The Polaris building project has reached the halfway point
Prof Daire Keogh (centre) is show the progress on Dublin City University's new Polaris building, that is now at the halfway point

Polaris project reaches the halfway point

The Polaris building project has reached the halfway point thanks to the dedication and hard work of everyone involved, and, when built it will undoubtedly be an award winning building.

That was the key message from Alan Mangan Project Manager, Estates Office, Dublin City University and Prof Daire Keogh, President of DCU, who spoke at an event held today, where all involved were thanked for their efforts, and then afterwards were brought onto a site tour. 

“We are almost halfway through the project,” said Alan Mangan, speaking to a gathering of architects, builders, engineers consultants and DCU staff members on Thursday morning. 

“We’ve seen the structural steel put shape on the building over the last few months, and in the next few weeks the mechanical and electrical installations will come to life.”

“There is absolutely no doubt that this will be an award-winning building. That’s down to you, not just your hard work but the quality of the work you have put in to date.”


    Prof Daire Keogh, Gemma Kerley and Alan Mangan
    (L-R) Prof Daire Keogh, Gemma Kerley (McKeon Group) and Alan Mangan


    There is a clear view of the city centre from the top of the five-story building, as well as northern and, the southern parts of the city, down to the Sugar Loaf mountain near Bray. 

    The plan is to open the building in early 2024, when It will open its doors to DCU’s growing student population and provide the best environment to support the student experience. 

    The building will provide the Faculty of Science and Health and the Faculty of Engineering and Computing much needed additional staff accommodation and teaching space.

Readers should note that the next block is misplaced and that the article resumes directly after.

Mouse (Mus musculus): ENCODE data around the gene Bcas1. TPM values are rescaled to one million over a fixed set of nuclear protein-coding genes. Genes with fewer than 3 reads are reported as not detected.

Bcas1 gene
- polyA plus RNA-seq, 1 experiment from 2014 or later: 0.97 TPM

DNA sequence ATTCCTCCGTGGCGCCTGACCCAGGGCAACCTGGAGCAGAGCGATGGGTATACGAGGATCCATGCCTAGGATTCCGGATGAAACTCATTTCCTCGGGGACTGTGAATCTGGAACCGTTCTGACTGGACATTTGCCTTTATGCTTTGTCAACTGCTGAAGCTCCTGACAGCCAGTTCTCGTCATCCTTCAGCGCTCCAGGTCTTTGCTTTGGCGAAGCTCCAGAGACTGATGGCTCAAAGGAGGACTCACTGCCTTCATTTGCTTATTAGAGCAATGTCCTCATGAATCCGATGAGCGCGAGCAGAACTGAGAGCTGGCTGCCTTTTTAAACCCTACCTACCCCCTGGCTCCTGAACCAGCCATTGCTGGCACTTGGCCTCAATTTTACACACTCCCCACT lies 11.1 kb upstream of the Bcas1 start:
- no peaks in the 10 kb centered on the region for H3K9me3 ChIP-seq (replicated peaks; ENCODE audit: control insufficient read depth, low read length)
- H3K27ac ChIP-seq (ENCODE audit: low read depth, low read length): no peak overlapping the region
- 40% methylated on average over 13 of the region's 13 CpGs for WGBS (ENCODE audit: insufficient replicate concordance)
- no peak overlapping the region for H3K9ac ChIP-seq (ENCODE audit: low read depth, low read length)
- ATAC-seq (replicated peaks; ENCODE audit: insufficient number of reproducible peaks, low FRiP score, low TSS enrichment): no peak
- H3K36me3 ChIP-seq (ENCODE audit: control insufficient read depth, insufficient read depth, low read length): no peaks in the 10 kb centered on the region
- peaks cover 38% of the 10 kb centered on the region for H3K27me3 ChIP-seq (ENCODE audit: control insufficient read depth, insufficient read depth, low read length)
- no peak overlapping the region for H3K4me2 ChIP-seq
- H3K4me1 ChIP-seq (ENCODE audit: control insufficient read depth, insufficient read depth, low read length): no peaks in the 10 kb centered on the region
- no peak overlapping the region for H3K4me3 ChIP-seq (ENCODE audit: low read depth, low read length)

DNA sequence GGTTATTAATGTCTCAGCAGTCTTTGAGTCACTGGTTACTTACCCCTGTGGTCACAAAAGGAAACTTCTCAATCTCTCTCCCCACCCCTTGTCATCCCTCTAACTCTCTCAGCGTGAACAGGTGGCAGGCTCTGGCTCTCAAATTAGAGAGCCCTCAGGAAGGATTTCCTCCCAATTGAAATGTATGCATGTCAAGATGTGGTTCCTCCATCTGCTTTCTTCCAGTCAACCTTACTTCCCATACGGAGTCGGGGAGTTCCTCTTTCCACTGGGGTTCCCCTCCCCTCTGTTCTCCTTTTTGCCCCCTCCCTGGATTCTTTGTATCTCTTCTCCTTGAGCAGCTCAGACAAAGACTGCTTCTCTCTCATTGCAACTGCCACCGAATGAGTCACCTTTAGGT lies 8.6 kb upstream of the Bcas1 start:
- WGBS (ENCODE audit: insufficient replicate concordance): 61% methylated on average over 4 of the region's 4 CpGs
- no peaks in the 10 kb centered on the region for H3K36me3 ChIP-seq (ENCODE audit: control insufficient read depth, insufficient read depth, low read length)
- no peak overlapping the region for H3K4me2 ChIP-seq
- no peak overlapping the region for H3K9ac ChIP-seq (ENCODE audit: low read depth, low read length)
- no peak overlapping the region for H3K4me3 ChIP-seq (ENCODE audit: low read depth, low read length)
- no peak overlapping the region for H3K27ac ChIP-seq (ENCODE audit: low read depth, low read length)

The building can be a ‘sandbox’, said DCU President Daire Keogh, where the future of the Science Technology Engineering and Mathematics (STEM) subjects is creatively played out. 

    “The name Polaris - the name of the North Star - is a point of reference which will guide our students for the future,” the  President said. “We are really excited about getting the keys.” 

    “On behalf of the university, particularly our students and staff, I’d like to say we have immense gratitude for your work and dedication.”

    Polaris team
    The Polaris team

    Polaris Facts and Figures 

    • The building contains over 1,000km of cable, enough to reach over to London, and back. 
    • 3,200m3   of concrete will be used in this project, equating to 32,000 wheelbarrows. 
    • Approximately 720 tonnes of rebar - used to reinforce concrete - will be used in the building which equates to the weight of 100 elephants. 
    • Over 900 tonnes of structural steel will be used in this project, which is about the same weight as nine blue whales. 
    • Add all the glass and windows together and it covers 4,200m2 which takes up an area equivalent to three and a half Olympic sized swimming pools. 
    • There are over 4,000m of anodised aluminium feature fins that make up the facade, which, if lined up, would stretch from Heuston Station as far as the Three Arena in Dublin. 
    • To date, there have been 76,0000 man hours invested in the project.